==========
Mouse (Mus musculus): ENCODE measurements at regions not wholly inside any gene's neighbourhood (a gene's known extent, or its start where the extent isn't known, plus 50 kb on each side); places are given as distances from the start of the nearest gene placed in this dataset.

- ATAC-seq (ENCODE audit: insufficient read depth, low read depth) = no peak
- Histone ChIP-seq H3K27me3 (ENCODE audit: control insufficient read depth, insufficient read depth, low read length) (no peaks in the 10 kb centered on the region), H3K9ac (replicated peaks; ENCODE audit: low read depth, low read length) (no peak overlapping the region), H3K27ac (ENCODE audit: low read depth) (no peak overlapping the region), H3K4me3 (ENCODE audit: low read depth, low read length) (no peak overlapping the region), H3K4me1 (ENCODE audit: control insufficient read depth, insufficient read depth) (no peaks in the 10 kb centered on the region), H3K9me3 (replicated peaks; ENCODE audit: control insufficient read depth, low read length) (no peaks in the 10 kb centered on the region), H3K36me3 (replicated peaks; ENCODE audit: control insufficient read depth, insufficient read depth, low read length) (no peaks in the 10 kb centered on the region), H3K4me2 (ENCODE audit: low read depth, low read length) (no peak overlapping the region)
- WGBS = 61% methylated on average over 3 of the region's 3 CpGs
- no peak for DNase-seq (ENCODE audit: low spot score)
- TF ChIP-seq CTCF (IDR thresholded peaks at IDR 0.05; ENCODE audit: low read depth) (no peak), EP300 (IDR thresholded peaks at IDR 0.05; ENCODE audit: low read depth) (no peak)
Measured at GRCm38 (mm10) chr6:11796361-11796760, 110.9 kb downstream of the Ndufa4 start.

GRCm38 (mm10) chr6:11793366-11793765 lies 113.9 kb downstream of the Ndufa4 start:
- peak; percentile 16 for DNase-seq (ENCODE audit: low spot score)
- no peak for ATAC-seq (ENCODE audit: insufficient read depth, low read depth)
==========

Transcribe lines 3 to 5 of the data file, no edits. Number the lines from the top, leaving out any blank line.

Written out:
- Histone ChIP-seq H3K27me3 (ENCODE audit: control insufficient read depth, insufficient read depth, low read length) (no peaks in the 10 kb centered on the region), H3K9ac (replicated peaks; ENCODE audit: low read depth, low read length) (no peak overlapping the region), H3K27ac (ENCODE audit: low read depth) (no peak overlapping the region), H3K4me3 (ENCODE audit: low read depth, low read length) (no peak overlapping the region), H3K4me1 (ENCODE audit: control insufficient read depth, insufficient read depth) (no peaks in the 10 kb centered on the region), H3K9me3 (replicated peaks; ENCODE audit: control insufficient read depth, low read length) (no peaks in the 10 kb centered on the region), H3K36me3 (replicated peaks; ENCODE audit: control insufficient read depth, insufficient read depth, low read length) (no peaks in the 10 kb centered on the region), H3K4me2 (ENCODE audit: low read depth, low read length) (no peak overlapping the region)
- WGBS = 61% methylated on average over 3 of the region's 3 CpGs
- no peak for DNase-seq (ENCODE audit: low spot score)